Wine Glasses Slim Way Down
Sommeliers say razor-thin rims bring the wine closer; 30% to 50% lighter
By Ellen Byron
Sept. 1, 2015
Phew! Lifting a wine glass is getting easier.
Wineglass makers are slimming down their already delicate stemware, promising that the feel of a lighter glass will enhance the sensations of sipping wine.
“The pleasure comes from holding something very light in your hand,” says Maximilian Riedel, CEO of Austrian glassware maker Riedel Crystal, a unit of Tiroler Glashütte GMBH. “The focus then is always on the wine.”
Ultra-thin wine glasses follow a series of design twists manufacturers have rolled out in recent years with hopes of tempting consumers to upgrade their drinkware. Colored goblets, giant bowls, varietal-specific shapes, towering stems and even no stems are among the latest styles to hit shelves.
Riedel (rhymes with “needle”) recently introduced two new “ultrathin” lines of glassware called Superleggero and Veritas that are as much as 30% lighter than its other designs. The lighter weight comes from using glass without lead, changing the design of the base and altering how the bowl and stem are attached.
The company, known for its feather-light glasses and seemingly razor-edged rims, says its newest glasses aren’t any more fragile. That is because the bowls and rims weren’t thinned. “The rim couldn’t go thinner-already when the glass kisses your lips you don’t even feel it, it’s that thin,” Mr. Riedel says.
A thin glass can enhance drinking wine because it brings the mouth and nose even closer to the wine, sommeliers say. The experience of lifting and holding an especially light wine glass doesn’t usually alter the flavor or fragrance of the wine, but elevates the theater and elegance of the process, they say.
“It’s almost like the glass itself disappears and it’s only you and the wine,” says Raj Vaidya, head sommelier at Daniel in New York. “It’s emotional, and wine drinking should be emotional.”
Even brands known for making heavy glasses are lightening up. Last year, Waterford, owned by Fiskars Corp. , introduced its Elegance line, which is 30% to 50% lighter than other Waterford designs. And in recent years the brand has added thinner-glass options to many longtime patterns, usually about 30% lighter in weight.
“We see lightweight glass as a very big opportunity,” says Regan Iglesia, Waterford’s senior vice president and global brand director. “In order to have the crisp rim that some people want, you have to have a light glass.”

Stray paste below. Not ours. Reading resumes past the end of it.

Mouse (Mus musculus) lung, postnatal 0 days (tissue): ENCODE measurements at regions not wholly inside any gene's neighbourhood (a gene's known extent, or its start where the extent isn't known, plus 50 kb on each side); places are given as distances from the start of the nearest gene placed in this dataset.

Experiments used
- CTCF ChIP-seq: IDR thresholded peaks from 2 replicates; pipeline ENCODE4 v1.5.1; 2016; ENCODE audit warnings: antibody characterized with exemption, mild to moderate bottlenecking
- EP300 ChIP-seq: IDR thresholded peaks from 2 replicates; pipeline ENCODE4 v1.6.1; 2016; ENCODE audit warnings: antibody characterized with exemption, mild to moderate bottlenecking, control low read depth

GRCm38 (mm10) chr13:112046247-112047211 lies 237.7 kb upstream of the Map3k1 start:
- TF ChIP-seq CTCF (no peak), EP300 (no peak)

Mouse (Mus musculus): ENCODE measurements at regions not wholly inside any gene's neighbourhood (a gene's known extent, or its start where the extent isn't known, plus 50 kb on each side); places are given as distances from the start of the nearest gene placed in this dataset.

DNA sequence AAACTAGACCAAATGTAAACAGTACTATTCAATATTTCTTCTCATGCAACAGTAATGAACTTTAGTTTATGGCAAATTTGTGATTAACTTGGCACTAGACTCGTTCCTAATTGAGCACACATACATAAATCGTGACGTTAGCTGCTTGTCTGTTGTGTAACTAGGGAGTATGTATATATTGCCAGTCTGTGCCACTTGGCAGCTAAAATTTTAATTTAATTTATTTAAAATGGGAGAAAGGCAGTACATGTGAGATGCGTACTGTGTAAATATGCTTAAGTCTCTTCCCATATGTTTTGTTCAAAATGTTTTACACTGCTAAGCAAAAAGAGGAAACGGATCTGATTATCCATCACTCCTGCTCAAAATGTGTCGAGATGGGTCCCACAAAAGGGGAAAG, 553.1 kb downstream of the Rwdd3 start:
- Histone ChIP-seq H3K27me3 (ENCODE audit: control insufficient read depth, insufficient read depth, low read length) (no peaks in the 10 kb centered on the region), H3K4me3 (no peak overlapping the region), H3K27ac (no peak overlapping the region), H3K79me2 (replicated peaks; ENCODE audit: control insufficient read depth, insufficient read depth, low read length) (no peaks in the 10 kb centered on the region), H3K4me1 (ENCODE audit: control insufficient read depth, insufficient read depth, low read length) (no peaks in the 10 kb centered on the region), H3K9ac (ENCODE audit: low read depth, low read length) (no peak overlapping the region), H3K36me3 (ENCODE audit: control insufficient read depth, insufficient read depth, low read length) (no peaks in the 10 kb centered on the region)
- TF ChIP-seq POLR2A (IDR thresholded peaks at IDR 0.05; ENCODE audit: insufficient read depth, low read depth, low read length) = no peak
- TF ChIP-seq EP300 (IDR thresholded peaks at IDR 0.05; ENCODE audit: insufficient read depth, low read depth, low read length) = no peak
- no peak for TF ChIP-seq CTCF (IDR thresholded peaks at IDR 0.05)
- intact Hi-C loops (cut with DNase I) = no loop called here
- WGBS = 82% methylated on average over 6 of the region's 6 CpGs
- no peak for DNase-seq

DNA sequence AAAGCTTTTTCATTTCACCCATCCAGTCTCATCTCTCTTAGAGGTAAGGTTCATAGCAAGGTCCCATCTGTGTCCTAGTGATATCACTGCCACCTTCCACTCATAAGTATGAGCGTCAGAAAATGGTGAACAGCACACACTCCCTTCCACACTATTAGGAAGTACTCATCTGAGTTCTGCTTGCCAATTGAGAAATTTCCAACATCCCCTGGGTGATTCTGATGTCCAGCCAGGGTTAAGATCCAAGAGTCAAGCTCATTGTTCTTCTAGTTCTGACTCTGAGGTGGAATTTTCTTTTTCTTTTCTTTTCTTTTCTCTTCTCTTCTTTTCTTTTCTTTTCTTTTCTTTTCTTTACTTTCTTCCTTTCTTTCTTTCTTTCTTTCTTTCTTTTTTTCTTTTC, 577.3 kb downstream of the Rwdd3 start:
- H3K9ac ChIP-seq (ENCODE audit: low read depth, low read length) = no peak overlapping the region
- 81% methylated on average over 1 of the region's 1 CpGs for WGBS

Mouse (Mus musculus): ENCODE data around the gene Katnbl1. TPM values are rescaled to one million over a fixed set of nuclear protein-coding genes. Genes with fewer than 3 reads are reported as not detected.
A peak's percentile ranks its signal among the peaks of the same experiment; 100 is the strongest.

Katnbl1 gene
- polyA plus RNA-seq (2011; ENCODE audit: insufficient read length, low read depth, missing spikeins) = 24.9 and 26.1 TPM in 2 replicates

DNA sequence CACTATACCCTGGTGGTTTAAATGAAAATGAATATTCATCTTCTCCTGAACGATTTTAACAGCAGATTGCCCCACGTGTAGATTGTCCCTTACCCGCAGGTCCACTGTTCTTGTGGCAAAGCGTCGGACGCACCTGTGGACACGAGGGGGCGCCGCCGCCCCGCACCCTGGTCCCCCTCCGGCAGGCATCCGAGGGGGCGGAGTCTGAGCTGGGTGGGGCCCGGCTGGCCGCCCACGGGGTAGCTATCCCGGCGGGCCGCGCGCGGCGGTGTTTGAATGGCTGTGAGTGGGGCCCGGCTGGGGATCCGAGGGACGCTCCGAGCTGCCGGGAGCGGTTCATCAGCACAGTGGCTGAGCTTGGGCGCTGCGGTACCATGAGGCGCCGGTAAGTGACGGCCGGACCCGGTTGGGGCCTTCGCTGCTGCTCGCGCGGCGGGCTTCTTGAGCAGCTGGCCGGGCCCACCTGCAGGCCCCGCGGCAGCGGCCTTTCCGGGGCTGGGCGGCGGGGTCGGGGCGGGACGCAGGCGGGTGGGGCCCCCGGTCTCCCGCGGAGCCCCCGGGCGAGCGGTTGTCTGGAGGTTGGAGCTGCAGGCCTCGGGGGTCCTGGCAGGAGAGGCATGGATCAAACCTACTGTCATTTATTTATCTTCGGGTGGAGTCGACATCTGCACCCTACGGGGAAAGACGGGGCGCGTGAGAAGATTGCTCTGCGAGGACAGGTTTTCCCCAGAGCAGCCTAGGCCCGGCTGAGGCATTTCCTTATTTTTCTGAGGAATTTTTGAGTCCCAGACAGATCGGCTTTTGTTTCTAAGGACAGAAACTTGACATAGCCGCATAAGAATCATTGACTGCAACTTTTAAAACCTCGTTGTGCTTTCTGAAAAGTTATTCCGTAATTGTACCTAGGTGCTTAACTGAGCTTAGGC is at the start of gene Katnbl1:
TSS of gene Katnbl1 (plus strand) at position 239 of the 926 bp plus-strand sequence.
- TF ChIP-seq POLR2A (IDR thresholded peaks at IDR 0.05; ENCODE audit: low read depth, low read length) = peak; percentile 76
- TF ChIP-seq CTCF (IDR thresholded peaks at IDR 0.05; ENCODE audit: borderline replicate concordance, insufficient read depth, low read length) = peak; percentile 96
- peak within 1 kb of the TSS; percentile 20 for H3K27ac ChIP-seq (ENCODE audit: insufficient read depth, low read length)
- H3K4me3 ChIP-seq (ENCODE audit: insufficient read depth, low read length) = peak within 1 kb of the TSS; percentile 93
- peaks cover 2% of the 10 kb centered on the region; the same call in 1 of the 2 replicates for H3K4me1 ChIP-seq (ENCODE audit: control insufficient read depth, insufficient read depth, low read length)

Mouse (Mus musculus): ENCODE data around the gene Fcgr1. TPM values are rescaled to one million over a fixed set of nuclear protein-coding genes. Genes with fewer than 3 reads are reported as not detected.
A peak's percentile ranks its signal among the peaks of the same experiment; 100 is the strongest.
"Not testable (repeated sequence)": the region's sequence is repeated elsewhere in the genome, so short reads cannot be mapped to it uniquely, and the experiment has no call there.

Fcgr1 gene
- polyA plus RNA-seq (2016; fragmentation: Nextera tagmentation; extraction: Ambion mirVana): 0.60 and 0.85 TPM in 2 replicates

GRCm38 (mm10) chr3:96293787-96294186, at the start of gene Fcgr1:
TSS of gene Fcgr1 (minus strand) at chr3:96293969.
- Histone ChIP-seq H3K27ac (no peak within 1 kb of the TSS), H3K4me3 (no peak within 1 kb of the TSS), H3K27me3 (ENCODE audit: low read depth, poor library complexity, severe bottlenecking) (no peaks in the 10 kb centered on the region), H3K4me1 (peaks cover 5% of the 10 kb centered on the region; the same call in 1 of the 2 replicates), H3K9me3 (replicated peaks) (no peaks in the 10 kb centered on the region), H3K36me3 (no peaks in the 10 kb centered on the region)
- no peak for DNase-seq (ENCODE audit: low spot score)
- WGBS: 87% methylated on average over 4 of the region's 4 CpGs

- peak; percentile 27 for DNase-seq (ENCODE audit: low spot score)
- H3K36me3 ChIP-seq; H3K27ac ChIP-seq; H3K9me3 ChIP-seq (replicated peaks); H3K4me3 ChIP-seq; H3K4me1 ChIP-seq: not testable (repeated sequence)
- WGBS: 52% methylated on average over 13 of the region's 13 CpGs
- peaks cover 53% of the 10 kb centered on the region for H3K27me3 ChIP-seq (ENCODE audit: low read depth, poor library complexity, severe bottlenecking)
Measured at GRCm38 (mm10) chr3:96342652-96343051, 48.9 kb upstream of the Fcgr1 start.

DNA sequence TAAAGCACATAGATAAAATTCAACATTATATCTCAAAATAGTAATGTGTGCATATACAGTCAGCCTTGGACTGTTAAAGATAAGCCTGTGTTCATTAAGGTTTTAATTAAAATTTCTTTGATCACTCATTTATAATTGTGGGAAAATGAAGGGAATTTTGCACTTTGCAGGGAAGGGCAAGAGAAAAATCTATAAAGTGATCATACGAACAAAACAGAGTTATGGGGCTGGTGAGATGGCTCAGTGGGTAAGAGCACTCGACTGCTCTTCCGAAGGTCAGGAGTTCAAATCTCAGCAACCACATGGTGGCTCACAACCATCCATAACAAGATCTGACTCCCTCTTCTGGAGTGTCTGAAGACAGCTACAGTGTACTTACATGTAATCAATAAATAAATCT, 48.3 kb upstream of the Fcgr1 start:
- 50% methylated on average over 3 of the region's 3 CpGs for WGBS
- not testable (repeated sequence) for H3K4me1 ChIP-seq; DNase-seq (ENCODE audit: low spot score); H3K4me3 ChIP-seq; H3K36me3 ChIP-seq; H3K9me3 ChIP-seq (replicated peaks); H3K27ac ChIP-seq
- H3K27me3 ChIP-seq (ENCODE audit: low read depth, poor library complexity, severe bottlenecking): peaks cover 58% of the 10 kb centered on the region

Still, demand for heavier glassware remains, Mr. Iglesia says. While Waterford’s best-selling pattern is the lightweight version of its Lismore pattern, the original Lismore pattern-made of substantial crystal-remains number two. “A heavier glass allows for the deeper cuts we’re known for, it gives a lot more light refraction and brings in much more sparkle,” he says.
Some diners-especially men-at Del Frisco’s Double Eagle Steak House in Las Vegas are hesitant to use the restaurant’s delicate crystal wine glasses, fearing they will break them. By way of compromise, the restaurant offers such guests a larger-but still lightweight-glass.
“We have big, beautiful burgundy and Bordeaux glasses that are very thin, says Adem Sash, sommelier and director of wine at Del Frisco’s Las Vegas. “These glasses still feel big in the hand but they’re not heavy.”
Patrick Cappiello, wine director and partner in New York’s Rebelle and Pearl & Ash restaurants, wishes he could upgrade to the ultrathin wine glasses he uses at home, but the industrial aesthetic of his bustling restaurants require something slightly more durable. “We’re trying to work toward using thinner and thinner glasses all the time because for me it’s the ultimate luxury experience in wine drinking,” he says.
Tony Ho Loke, a 42-year-old vice president at a public relations firm, still shudders from his wineglass mishap last year when he accidentally shattered a glass in a restaurant. That memory has him hesitating about investing in thinner glasses for his New York home. “I’ve noticed more restaurants and stores have those razor-thin glasses,” he says. “They are really beautiful, but I’m still afraid of breaking them.”
Crate and Barrel, owned by the German Otto Group, has been expanding its Vineyard collection of wine glasses over the past few years. The line is so lightweight that shoppers’ arms sometimes fly up when they lift them from the shelf, says Lindsey Burgeson, a Crate & Barrel product manager.
Ms. Burgeson says thinner glass doesn’t necessarily mean more fragility. Crate & Barrel’s glass manufacturers sometimes add strengthening ingredients to its glass blends. “That allows you to blow a thin, clear glass that’s also quite durable,” she says.
Accident-prone wine drinkers might follow the advice sommeliers give the waiters. “Slow down,” says Bill Burkhart, the sommelier for the Windsor Court Hotel in New Orleans. “That way far less will break.”